Chile’s housing market continues to grow stronger, thanks to falling interest rates and robust economy. The average price of new apartments in Greater Santiago surged by 12% in Q2 2019 from a year earlier (9.05% inflation-adjusted), a sharp improvement from the previous year’s 6.02% growth, according to the Chilean Chamber of Construction (CChC). Quarter-on-quarter, house prices rose by 3.66% in Q2 2019 (2.72% inflation-adjusted).
Western Santiago saw the highest price rises for new apartments, with 18.2% increase during the year to Q2 2019 (15.1% inflation-adjusted), followed by Southern Santiago with 15.7% price increase. Central and Eastern Santiago saw price increases for new apartments of around 9.7% and 8.2%, respectively.
Yet sales are mixed. The total number of residential properties sold in Greater Santiago fell by 4.4% to 8,588 units during the year to Q2 2019, according to the CChC.
Residential construction is falling. During the first seven months of 2019, the total number and area of dwellings authorized fell by 10.9% and 9.7%, respectively.
Most foreign buyers in Santiago are from the United States or Europe, though interest from Chinese investors is growing. Lastarria and Bellas Artes, which are close to downtown and museums, and have a walkable ‘European feel’ are popular to foreign buyers, said Nathan Lustig of Andes Property. El Golf, a sophisticated, upper scale neighbourhood located in Las Condes, Santiago, tends to attract wealthy foreigners with its private golf club, luxury housing, five star hotels, renowned restaurants and fancy shopping destinations.
Any individual or corporate body can acquire and own real estate in Chile, whether or not they are residents, except near the country’s boundaries. Chile has strong legal protection of property rights.
Properties for sales are typically quoted in Unidad de Fomento (UF), a currency tied to the Chilean peso (CLP) but regularly adjusted for inflation. The Central Bank of Chile posts the daily UF-to-CLP exchange rate on its website.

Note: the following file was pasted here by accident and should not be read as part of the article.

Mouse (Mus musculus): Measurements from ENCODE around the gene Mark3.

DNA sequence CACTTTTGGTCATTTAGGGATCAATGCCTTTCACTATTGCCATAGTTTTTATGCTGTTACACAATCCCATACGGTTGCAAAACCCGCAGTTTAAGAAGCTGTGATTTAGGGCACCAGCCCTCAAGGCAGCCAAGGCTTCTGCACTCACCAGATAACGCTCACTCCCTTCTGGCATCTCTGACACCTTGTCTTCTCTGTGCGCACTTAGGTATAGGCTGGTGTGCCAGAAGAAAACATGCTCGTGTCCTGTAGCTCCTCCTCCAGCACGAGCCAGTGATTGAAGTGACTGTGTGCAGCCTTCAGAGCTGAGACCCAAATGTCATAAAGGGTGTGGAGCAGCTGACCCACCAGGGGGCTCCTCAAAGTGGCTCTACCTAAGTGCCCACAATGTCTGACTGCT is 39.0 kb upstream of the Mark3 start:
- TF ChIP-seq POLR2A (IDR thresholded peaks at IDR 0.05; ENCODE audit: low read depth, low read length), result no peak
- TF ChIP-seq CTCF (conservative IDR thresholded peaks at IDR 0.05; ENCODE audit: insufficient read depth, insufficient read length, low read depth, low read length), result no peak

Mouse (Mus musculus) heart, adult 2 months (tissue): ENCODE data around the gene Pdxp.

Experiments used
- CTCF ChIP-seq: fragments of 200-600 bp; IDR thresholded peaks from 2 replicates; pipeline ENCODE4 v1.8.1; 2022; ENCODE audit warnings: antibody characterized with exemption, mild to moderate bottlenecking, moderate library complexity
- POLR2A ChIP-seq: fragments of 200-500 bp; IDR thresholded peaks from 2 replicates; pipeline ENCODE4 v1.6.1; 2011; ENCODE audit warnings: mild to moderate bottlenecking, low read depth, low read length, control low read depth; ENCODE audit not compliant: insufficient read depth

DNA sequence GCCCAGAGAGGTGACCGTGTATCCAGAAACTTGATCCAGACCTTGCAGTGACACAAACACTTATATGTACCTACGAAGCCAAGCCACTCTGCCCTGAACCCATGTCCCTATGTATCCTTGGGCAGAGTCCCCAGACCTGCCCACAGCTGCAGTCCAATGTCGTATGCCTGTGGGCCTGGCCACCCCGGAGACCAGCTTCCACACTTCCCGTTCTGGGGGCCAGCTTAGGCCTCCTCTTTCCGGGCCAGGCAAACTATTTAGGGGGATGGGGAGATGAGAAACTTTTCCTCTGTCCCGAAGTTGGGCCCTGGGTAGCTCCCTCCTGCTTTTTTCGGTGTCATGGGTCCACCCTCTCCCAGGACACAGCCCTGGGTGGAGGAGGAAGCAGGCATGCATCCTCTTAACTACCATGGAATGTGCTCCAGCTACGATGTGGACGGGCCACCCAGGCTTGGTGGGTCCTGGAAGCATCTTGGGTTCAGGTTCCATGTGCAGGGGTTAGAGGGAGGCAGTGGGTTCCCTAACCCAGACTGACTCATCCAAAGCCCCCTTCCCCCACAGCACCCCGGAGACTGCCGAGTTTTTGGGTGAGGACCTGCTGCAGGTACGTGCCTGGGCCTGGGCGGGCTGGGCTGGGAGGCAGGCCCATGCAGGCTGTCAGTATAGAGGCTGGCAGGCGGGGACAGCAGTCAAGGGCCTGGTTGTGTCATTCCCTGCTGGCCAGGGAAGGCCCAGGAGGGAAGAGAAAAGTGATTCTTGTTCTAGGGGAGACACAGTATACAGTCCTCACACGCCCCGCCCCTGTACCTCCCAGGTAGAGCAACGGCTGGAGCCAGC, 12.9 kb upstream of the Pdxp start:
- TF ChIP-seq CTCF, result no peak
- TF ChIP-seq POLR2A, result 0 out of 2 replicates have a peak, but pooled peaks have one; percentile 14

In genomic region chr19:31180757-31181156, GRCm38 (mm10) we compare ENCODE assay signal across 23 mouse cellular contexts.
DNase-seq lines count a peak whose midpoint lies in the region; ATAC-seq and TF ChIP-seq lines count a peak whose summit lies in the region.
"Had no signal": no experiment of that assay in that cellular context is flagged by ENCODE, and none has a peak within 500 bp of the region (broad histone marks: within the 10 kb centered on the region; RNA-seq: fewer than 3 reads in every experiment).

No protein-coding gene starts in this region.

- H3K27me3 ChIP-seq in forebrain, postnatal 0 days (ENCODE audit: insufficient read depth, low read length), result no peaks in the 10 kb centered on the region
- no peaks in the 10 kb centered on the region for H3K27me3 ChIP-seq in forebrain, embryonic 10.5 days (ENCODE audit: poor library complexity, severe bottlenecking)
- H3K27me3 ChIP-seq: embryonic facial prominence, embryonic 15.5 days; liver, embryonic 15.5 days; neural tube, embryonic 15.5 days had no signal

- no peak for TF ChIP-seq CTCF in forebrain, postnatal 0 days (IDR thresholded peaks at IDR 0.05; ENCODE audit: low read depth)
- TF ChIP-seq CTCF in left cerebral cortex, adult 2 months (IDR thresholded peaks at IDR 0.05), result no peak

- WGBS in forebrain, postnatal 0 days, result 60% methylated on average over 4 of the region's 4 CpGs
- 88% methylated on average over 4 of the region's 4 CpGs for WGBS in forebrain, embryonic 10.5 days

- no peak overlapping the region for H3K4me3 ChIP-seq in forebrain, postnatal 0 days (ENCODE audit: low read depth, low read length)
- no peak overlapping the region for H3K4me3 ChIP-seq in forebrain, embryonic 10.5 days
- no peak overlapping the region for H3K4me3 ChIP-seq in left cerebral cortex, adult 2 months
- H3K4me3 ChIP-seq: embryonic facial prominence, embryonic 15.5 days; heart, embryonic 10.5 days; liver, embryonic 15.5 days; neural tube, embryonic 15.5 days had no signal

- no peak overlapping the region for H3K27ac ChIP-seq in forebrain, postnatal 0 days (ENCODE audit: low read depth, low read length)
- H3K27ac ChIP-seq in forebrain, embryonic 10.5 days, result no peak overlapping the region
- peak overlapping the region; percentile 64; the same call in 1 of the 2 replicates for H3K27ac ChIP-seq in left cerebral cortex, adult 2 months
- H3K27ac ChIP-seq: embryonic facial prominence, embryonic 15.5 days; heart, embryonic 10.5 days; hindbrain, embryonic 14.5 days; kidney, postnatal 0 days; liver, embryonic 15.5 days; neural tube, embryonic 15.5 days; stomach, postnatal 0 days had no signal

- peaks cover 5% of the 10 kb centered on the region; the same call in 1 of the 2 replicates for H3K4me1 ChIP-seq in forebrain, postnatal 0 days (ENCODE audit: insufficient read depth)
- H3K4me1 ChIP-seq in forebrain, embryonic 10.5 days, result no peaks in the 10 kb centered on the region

The economy expanded by a robust 4% last year, the highest growth since 2013. Economic growth is projected at 3.4% this year and 3.2% in 2020, according to the International Monetary Fund (IMF).
Impact of property sales tax fading
In January 2016, VAT of 19% was imposed on property sales in Chile by "habitual sellers" such as real estate companies, or persons who sell their properties in less than a year. The VAT added around 4% to 11% to the price of new properties, making older homes more attractive.
This, as well as weak economic growth, led to a slight housing market downturn in 2016. Greater Santiago’s house prices went down by 1.8% y-o-y by the end of 2016. Nationwide home sales and housing starts plummeted in 2016 by around 35% and 31%, respectively.
But the impact of the property sales tax quickly waned, with house prices rising again by 6.7% in 2017 and by another 6.9% in 2018.
Prior to the VAT imposition, home prices rose 67% from 2004 to 2016. Even the global financial crisis of 2009 only caused a small decline of 0.7% (from May to September 2009). After the 2010 earthquake house prices bounced back, rising 9.5% in 2011, followed by 5.5% growth in 2012, 4.2% in 2013, and 11.7% in 2014, with strong demand in the northwest and southern areas of Greater Santiago from the beginning of 2014, mainly in the apartment market. In 2015, house prices in Greater Santiago rose 4.4%. Now, after a pause, house price are surging once again.
A tax modernization project to boost the country’s growth was announced in August 2018. It includes 13 measures. One measure will raise property values benefiting from VAT credit from 2,000 UF or CLP55.2 million (US$ 76,350), to 4,000 UF or CLP110.4 million (US$ 152,700), which will surely encourage middle class housing purchases.
The bill, also aimed to boost investment and cut red tape, is still advancing in Congress.
Property sales mixed
The value of sales rose by 11.1% y-o-y n Q2 2019, to 35.64 million UF or CLP983.5 billion (US$1.35 billion), according to the CChC.
- Apartment sales rose by 8.8% y-o-y to 26.49 million UF or CLP730.82 billion (US$1.01 billion) in Q2 2019
- House sales surged 18.5% y-o-y to 9.16 million UF or CLP252.67 billion (US$348 million) in Q2 2019
But the number of residential properties sold in Greater Santiago fell by 4.4% to 8,588 units during the year to Q2 2019.
- The number of apartments sold fell by 7.6% y-o-y to 6,939 units in Q2 2019
- The number of houses sold rose by 12.2% y-o-y to 1,649 units in Q2 2019
Housing construction slowing
Dwellings authorized fell by 10.9% y-o-y to 83,696 units in the first seven months of 2019, following growth of 12.4% in 2018 and 8.9% in 2017, according to the Instituto Nacional de Estadisticas (INE).
Metropolitan Region saw the highest number of dwellings authorized at about 35% of the total in July 2019, followed by Región del Biobío (16.6%) and Región del Maule (11.7%).
Interest rates falling
In September 2019, the Central Bank of Chile reduced the benchmark rate by 50 basis points to 2%, the lowest in nine years, amidst weaker domestic demand and falling exports due to global trade tensions.
However housing loan interest rates have been much more stable, with the average rate floating down only gradually from 2006 to a record low of 2.55% in July 2019.
Inflation was 2.2% in July 2019, at the lower end of the central bank’s target range of 2% to 4%.
Mortgage market continues to expand
Chile’s mortgage market is one of the most developed in Latin America, having grown steadily from 11.3% of GDP in 2001 to 25.1% of GDP in 2018.
Most mortgages are fixed rate with maximum LTV ratios of around 75% to 80%, which helps contain the banking system’s credit risk.